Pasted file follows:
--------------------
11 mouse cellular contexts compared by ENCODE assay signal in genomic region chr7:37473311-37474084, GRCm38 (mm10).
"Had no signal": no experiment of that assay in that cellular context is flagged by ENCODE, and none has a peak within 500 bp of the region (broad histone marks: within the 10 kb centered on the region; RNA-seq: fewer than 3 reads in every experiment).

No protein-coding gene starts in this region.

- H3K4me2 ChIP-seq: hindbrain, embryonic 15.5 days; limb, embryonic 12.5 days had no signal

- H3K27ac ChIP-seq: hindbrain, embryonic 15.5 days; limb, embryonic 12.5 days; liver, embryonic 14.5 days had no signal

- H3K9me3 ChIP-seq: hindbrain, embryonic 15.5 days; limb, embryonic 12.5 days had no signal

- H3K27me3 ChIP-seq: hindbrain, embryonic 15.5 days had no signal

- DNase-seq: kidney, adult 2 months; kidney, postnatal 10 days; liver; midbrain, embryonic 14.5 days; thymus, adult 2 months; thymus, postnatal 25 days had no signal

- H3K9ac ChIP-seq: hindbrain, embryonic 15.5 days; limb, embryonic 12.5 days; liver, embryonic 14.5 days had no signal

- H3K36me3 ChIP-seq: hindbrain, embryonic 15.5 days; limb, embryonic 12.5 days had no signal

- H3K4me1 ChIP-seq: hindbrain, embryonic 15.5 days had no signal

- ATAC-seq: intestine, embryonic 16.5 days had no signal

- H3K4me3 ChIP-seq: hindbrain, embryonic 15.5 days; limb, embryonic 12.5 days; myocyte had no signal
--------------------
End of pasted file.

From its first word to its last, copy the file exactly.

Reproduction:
11 mouse cellular contexts compared by ENCODE assay signal in genomic region chr7:37473311-37474084, GRCm38 (mm10).
"Had no signal": no experiment of that assay in that cellular context is flagged by ENCODE, and none has a peak within 500 bp of the region (broad histone marks: within the 10 kb centered on the region; RNA-seq: fewer than 3 reads in every experiment).

No protein-coding gene starts in this region.

- H3K4me2 ChIP-seq: hindbrain, embryonic 15.5 days; limb, embryonic 12.5 days had no signal

- H3K27ac ChIP-seq: hindbrain, embryonic 15.5 days; limb, embryonic 12.5 days; liver, embryonic 14.5 days had no signal

- H3K9me3 ChIP-seq: hindbrain, embryonic 15.5 days; limb, embryonic 12.5 days had no signal

- H3K27me3 ChIP-seq: hindbrain, embryonic 15.5 days had no signal

- DNase-seq: kidney, adult 2 months; kidney, postnatal 10 days; liver; midbrain, embryonic 14.5 days; thymus, adult 2 months; thymus, postnatal 25 days had no signal

- H3K9ac ChIP-seq: hindbrain, embryonic 15.5 days; limb, embryonic 12.5 days; liver, embryonic 14.5 days had no signal

- H3K36me3 ChIP-seq: hindbrain, embryonic 15.5 days; limb, embryonic 12.5 days had no signal

- H3K4me1 ChIP-seq: hindbrain, embryonic 15.5 days had no signal

- ATAC-seq: intestine, embryonic 16.5 days had no signal

- H3K4me3 ChIP-seq: hindbrain, embryonic 15.5 days; limb, embryonic 12.5 days; myocyte had no signal